I’ve had fish, port, elk, and beef done that way but I guess any meat will do. Not to be confused with fully fermented fish that sits in a clay pot for a year popular throughout SEAsia. You squeeze the rice/water/salt mixture into the meat a little, make sure there is enough water to cover the meat, and put it in a jar on the counter at room temp. After a couple or three days it’s usually close to done, test by cooking a small piece. Smell helps too. It should be sour, not rotten.
Mustard greens are also done similarly, and cabbage with thin slice pig ear.
The name for all these things in Laotian begins with “some” the word sour. som pak=sour vegetables, som moo=sour pig, etc. Good way for folks without a fridge to extend the life of meat for a few days.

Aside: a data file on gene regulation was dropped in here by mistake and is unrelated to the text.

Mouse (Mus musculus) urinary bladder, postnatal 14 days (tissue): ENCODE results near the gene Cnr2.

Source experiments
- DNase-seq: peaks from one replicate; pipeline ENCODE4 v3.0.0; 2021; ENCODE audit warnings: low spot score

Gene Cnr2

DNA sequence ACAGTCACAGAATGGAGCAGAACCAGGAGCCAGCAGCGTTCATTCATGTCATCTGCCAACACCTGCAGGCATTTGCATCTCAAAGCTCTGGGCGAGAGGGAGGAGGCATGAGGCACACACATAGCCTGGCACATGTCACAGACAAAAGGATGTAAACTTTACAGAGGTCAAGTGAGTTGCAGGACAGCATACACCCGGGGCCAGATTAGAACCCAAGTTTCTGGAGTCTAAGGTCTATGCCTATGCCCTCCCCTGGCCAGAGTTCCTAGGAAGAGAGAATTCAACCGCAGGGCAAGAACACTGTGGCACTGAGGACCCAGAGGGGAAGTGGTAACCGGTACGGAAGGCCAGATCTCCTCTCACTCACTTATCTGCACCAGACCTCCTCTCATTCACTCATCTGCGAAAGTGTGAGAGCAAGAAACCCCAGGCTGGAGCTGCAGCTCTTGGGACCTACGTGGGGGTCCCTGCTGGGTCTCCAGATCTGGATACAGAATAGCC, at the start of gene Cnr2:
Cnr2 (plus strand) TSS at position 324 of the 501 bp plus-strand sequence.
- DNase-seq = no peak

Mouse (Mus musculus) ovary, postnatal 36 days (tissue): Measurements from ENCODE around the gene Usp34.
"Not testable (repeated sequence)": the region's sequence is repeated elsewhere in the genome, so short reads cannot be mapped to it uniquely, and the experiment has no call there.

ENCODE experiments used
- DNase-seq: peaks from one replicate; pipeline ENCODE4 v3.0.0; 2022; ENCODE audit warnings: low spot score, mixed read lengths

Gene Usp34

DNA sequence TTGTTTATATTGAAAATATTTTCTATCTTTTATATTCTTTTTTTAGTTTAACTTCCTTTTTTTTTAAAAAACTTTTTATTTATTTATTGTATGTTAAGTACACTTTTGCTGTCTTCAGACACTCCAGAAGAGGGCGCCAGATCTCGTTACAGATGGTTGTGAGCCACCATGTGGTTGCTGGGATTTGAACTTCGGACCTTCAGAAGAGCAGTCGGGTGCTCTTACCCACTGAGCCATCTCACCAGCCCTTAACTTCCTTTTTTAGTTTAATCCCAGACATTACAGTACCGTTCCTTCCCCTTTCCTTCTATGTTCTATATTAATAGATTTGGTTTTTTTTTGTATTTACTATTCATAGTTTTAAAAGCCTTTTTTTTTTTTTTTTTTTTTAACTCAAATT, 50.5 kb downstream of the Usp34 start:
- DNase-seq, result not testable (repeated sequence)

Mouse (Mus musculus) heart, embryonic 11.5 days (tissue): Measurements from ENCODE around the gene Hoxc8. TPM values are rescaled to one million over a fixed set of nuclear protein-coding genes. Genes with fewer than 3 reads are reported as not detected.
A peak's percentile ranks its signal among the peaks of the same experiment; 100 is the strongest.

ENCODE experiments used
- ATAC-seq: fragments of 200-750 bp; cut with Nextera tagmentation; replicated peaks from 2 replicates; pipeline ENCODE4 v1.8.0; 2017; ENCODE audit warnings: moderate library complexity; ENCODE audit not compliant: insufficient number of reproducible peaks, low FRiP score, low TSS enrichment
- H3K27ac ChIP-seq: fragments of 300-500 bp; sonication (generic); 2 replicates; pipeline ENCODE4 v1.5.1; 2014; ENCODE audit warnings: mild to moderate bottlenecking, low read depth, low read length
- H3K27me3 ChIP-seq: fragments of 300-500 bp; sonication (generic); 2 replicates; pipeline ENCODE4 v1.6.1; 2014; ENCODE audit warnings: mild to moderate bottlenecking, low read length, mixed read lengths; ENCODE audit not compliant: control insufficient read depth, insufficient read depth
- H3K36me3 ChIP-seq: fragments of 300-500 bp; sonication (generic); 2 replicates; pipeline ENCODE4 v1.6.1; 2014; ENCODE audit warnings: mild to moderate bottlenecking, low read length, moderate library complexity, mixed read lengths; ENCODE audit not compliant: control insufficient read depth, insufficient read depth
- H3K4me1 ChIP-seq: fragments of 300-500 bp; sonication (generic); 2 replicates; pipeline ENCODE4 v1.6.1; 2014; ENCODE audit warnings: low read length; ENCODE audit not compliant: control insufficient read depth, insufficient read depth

I always heard larger boars taste bad for the reasons you mentioned in your article (testosterone, age… etc.).
I recently took down a 300-350lbs boar. When I was processing it, I only kept the meat I thought would be best – mainly the hams, shoulders, back straps and tenderloins. I tossed a bunch of the fattier meat.
I’m kicking myself now because it is some of the best game meat I’ve ever had. It taste like a cross between pork and beef with no gaminess at all.
Any thoughts on why this pig taste so good? What makes one of these big hogs taste bad vs good? What to look for, to know if the meat will be good or bad when processing?
I’ve got some gamey (rutty) caribou that my hunting partner and I harvested. He couldn’t stand the taste, so now I have it all. I’ve tried using your chili recipe (which did vastly improve it) as well as a salt water soak and a milk soak. Neither of those drastically impacted the taste (although the milk did improve it a bit). Any recipe suggestions?